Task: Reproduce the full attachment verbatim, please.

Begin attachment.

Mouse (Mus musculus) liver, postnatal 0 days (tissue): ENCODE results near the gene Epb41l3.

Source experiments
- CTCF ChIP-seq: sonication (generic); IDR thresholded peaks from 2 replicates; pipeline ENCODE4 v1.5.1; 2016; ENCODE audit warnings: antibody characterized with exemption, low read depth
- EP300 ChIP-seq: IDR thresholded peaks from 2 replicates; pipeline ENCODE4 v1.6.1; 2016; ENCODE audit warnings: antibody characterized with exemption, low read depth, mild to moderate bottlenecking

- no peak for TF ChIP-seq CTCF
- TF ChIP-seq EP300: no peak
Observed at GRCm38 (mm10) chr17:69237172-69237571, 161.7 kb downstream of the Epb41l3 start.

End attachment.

Mouse (Mus musculus) liver, postnatal 0 days (tissue): ENCODE results near the gene Epb41l3.

Source experiments
- CTCF ChIP-seq: sonication (generic); IDR thresholded peaks from 2 replicates; pipeline ENCODE4 v1.5.1; 2016; ENCODE audit warnings: antibody characterized with exemption, low read depth
- EP300 ChIP-seq: IDR thresholded peaks from 2 replicates; pipeline ENCODE4 v1.6.1; 2016; ENCODE audit warnings: antibody characterized with exemption, low read depth, mild to moderate bottlenecking

- no peak for TF ChIP-seq CTCF
- TF ChIP-seq EP300: no peak
Observed at GRCm38 (mm10) chr17:69237172-69237571, 161.7 kb downstream of the Epb41l3 start.